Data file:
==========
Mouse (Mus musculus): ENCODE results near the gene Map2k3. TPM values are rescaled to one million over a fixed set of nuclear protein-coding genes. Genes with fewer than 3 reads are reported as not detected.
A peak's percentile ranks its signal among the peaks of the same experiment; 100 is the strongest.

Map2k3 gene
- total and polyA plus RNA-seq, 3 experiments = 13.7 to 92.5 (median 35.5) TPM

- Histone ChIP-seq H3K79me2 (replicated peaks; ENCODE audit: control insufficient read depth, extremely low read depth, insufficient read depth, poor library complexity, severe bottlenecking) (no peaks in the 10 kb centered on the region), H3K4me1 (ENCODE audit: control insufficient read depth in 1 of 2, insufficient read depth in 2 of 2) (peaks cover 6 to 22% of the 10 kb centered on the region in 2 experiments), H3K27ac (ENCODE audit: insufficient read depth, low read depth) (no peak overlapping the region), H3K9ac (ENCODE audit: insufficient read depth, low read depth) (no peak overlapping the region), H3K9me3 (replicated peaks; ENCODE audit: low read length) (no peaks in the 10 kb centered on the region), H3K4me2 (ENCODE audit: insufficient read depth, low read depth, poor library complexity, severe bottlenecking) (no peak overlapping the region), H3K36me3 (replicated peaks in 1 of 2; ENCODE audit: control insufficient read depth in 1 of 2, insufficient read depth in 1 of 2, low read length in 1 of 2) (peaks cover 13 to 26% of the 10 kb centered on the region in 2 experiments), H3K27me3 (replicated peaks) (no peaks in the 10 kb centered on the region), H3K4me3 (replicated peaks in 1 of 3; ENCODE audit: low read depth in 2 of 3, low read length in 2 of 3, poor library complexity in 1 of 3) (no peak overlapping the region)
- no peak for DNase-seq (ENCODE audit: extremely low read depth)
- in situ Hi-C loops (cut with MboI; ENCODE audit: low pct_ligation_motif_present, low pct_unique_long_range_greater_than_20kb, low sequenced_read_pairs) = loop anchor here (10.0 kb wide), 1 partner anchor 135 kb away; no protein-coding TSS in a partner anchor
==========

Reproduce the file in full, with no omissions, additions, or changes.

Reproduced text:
Mouse (Mus musculus): ENCODE results near the gene Map2k3. TPM values are rescaled to one million over a fixed set of nuclear protein-coding genes. Genes with fewer than 3 reads are reported as not detected.
A peak's percentile ranks its signal among the peaks of the same experiment; 100 is the strongest.

Map2k3 gene
- total and polyA plus RNA-seq, 3 experiments = 13.7 to 92.5 (median 35.5) TPM

- Histone ChIP-seq H3K79me2 (replicated peaks; ENCODE audit: control insufficient read depth, extremely low read depth, insufficient read depth, poor library complexity, severe bottlenecking) (no peaks in the 10 kb centered on the region), H3K4me1 (ENCODE audit: control insufficient read depth in 1 of 2, insufficient read depth in 2 of 2) (peaks cover 6 to 22% of the 10 kb centered on the region in 2 experiments), H3K27ac (ENCODE audit: insufficient read depth, low read depth) (no peak overlapping the region), H3K9ac (ENCODE audit: insufficient read depth, low read depth) (no peak overlapping the region), H3K9me3 (replicated peaks; ENCODE audit: low read length) (no peaks in the 10 kb centered on the region), H3K4me2 (ENCODE audit: insufficient read depth, low read depth, poor library complexity, severe bottlenecking) (no peak overlapping the region), H3K36me3 (replicated peaks in 1 of 2; ENCODE audit: control insufficient read depth in 1 of 2, insufficient read depth in 1 of 2, low read length in 1 of 2) (peaks cover 13 to 26% of the 10 kb centered on the region in 2 experiments), H3K27me3 (replicated peaks) (no peaks in the 10 kb centered on the region), H3K4me3 (replicated peaks in 1 of 3; ENCODE audit: low read depth in 2 of 3, low read length in 2 of 3, poor library complexity in 1 of 3) (no peak overlapping the region)
- no peak for DNase-seq (ENCODE audit: extremely low read depth)
- in situ Hi-C loops (cut with MboI; ENCODE audit: low pct_ligation_motif_present, low pct_unique_long_range_greater_than_20kb, low sequenced_read_pairs) = loop anchor here (10.0 kb wide), 1 partner anchor 135 kb away; no protein-coding TSS in a partner anchor